Nemesis (mythology)

Nemesis (Ancient Greek: Νέμεσις, literally: ‘assigning / distributing the deserved punishment’) is a figure from Greek mythology. She is the ruthless goddess of entitled revenge. Nemesis is the daughter of Nyx (“night”) and she obeys Zeus, although she is older than him. Hybris (Ὑβρις, “recklessness”) is punished by her.

Nemesis was also taken over by the Romans and retained its old name. Triumphant generals made sacrifices to her, and during the empire she was the patroness of the gladiators. On images, Nemesis (just like Lady Justice, (Latin: Iustitia)) carries a sword and scales. Her carriage is pulled by griffins.

Nemesis by Alfred Rethel (1837)
Nemesis by Alfred Rethel (1837)

Nemesis (star)

The name Nemesis was given in 1984 to a hypothetical red dwarf or brown dwarf that would orbit the Sun at a distance of 50,000-100,000 AU.

The proposal comes from Richard A. Muller, and was made to explain a cycle of massive species extinction on Earth. This cycle of approximately 26 million years had previously been reported by David Raup and Jack Sepkoski. According to the Nemesis hypothesis, the Sun would have a smaller companion star that would approach the Oort cloud every 26 million years and disrupt the orbit of comets, part of which would end up on Earth and be responsible for a wave of extinction. .

No direct evidence has ever been found for such an object, and the 26 million-year cycle in the extinction of organisms on Earth is under discussion.

Nemesis (ship, 1839)

The Nemesis was the first British iron warship. It was launched in 1839 after a short three-month construction period. She was equipped with sails, but it was also a paddle steamer. She has served mainly in the Far East. It played an important role against the Chinese navy during the First Opium War.

The British East India Company (English: East India Company or EIC) was the client for the construction of the ship. It was built in three months at John Laird’s shipyard in Birkenhead. It was equipped with sails, but also with two wheels. For propulsion, it received two steam engines of 60 horsepower each. The bunkers were large enough to carry coal for 20 days of sailing. It was armed with two 32-pounders and four 6-pounders. It was equipped with watertight bulkheads, a novelty of the time. The combination of sails and wheels and its shallow draft make it particularly suitable for operations along the coast and on the major rivers.

She made a good impression on her first trip from Liverpool. With sail and steam she reached a speed of 9 knots in March 1840. She headed south, but in one night she collided with a rock off the coast of Cornwall. She deviated from the course because the magnetic compass was not functioning properly on the iron ship. The hull plate was damaged and water poured in. The watertight bulkheads worked well and prevented them from going down. At high tide she released on her own and sailed to Portsmouth for repairs.

It departed from Portsmouth on March 28, 1840 and arrived in Macao on November 25, 1840 after 243 days of sailing.

During the First Opium War, she played an important role in the fight against the Chinese. Her shallow draft allowed her to get close to the Chinese fortresses and junks to target them with her cannons and missiles. She sailed with other Royal Navy ships.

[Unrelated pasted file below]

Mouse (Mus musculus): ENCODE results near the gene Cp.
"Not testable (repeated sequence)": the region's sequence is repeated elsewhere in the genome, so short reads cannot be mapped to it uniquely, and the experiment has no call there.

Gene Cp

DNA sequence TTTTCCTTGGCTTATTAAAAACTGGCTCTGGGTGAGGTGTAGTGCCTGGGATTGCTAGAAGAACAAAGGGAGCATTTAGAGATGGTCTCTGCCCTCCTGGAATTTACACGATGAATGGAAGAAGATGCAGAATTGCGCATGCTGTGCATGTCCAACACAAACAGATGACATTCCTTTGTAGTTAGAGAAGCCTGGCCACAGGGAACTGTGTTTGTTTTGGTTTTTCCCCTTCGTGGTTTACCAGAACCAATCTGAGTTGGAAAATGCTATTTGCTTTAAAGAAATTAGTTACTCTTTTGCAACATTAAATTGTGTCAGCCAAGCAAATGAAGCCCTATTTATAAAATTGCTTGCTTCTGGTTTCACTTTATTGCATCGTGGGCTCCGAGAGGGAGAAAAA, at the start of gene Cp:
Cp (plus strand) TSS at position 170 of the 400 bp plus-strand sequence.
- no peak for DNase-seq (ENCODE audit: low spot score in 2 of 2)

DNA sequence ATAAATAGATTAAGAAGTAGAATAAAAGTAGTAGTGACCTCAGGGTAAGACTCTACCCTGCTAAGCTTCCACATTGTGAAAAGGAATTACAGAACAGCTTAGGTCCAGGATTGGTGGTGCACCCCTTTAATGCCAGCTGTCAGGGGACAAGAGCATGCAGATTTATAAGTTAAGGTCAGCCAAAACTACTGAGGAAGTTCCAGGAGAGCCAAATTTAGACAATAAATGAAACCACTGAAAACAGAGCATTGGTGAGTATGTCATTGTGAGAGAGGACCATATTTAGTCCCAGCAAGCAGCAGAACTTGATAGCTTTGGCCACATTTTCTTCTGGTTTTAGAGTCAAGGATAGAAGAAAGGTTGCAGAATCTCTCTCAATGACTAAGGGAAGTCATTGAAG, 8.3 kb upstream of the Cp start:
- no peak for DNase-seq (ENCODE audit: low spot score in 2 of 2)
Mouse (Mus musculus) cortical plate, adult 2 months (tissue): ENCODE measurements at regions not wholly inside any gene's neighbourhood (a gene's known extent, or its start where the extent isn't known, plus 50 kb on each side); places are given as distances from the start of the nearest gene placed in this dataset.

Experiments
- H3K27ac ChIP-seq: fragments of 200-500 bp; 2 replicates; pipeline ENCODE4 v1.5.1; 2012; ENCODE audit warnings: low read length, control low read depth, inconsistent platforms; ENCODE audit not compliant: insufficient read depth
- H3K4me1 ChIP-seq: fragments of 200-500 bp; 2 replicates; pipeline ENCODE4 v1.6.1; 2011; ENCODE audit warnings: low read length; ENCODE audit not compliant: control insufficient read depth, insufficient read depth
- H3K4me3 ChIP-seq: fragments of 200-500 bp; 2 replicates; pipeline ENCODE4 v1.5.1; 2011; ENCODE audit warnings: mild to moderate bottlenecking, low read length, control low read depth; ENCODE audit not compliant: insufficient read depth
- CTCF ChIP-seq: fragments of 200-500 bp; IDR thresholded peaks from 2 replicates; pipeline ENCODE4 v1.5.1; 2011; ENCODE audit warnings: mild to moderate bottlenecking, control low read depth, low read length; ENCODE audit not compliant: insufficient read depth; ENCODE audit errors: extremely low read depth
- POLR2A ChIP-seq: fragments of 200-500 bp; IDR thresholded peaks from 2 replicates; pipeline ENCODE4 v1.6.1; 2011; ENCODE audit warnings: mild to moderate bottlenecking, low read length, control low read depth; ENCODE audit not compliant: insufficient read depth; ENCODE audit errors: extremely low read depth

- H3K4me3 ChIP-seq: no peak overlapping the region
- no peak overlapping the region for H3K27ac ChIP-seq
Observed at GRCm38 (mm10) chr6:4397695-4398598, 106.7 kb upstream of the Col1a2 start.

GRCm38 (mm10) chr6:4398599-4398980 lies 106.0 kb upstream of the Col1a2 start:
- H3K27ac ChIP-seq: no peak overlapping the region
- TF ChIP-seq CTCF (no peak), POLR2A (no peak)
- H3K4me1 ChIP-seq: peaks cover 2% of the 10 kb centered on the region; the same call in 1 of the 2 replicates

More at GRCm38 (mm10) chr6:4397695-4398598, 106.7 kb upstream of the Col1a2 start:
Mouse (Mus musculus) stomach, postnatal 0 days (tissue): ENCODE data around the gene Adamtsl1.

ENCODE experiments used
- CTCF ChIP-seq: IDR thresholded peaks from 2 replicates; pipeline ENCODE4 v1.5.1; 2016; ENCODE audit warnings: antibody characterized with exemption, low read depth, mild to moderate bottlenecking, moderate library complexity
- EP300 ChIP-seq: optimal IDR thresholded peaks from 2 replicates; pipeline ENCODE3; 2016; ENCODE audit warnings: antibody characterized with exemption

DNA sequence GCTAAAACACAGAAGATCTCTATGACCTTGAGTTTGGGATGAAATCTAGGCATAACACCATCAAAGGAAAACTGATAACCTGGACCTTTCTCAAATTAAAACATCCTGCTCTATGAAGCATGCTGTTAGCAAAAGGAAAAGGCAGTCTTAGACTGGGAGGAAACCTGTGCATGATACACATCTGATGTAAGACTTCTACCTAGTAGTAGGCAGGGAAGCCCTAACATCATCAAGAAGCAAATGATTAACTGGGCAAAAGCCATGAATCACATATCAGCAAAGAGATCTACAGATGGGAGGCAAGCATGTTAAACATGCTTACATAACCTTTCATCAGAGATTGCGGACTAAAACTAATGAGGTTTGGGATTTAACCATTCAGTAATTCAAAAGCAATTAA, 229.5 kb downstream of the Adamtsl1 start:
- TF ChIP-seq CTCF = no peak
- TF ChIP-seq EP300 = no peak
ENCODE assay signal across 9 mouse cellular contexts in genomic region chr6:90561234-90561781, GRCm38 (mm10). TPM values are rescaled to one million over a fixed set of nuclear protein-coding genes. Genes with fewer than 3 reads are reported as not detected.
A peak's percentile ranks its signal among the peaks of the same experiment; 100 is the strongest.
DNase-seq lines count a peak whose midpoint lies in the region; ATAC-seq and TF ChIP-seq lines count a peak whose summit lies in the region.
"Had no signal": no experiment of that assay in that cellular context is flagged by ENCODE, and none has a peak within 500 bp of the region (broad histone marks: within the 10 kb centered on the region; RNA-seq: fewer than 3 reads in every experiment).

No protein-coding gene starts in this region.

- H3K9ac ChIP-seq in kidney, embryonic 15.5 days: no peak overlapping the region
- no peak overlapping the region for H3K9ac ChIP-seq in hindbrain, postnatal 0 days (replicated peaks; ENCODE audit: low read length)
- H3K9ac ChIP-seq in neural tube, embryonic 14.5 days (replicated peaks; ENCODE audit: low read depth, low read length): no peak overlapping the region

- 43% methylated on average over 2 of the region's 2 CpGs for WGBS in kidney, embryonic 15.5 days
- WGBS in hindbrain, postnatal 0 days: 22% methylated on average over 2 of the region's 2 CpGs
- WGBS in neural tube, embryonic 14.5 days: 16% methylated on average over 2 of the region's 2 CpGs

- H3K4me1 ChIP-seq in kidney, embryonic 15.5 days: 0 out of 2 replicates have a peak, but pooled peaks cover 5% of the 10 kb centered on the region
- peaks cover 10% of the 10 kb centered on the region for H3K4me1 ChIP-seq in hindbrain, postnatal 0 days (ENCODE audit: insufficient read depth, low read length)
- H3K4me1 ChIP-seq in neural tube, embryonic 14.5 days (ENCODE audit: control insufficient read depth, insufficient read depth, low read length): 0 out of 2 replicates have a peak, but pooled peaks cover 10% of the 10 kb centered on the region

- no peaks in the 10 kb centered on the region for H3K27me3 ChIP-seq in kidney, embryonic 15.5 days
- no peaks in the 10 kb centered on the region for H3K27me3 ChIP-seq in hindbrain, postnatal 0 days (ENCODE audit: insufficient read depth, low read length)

On January 7, 1841, she came into action during the second battle in the Pearl River Delta. This was the access road to the important port of Guangzhou and along the river were several Chinese fortresses and fortifications to defend the city. From the Nemesis, a congressional missile was fired at a Chinese junk. It was hit and went down after a massive explosion. Almost the entire Chinese squadron went down that day, only two small ships managed to escape. The Nemesis towed two more junks upstream, but one got stuck on a sandbar and was left behind.

She returned to action on February 27, 1841, destroying the Cambrigde, an old EIC freight forwarder. The Chinese had bought and armed the ship, but it was berthed without personnel. A squad of marines, including some from the Nemesis, boarded and after investigating the ship, set it on fire. The shallow draft allowed the Nemesis to sail far up the river and played a role in the capture of Guangzhou on March 18.

After the war, she was deployed against pirates in Indonesia and the Philippines. She returned to China in late 1846. There were unrest in Guangzhou and she was used to defend British interests. In February 1847, peace had returned and she left again, but this was protested by British traders in the city. In February 1854 she departed from Shanghai to Belfast.

Nemesis (roller coaster)

The Nemesis is an upside-down rollercoaster at Alton Towers in Staffordshire, UK.

The track was built by the Swiss roller coaster builder Bolliger & Mabillard and opened on March 19, 1994. Nemesis is the first inverted roller coaster in Europe. Because Alton Towers is bound by a height restriction – no higher than the tree line can be built – Nemesis is located in a ravine, so that the roller coaster at its highest point, although not higher than 13 meters above the ground, has a drop of more than 30 meters. The theme of the roller coaster is a large monster that can be controlled with the help of the tons of steel of the track.

Nemesis is one of Alton Towers’ most popular attractions, and due to the track’s success, a similar attraction opened in Thorpe Park in 2003 called Nemesis Inferno.

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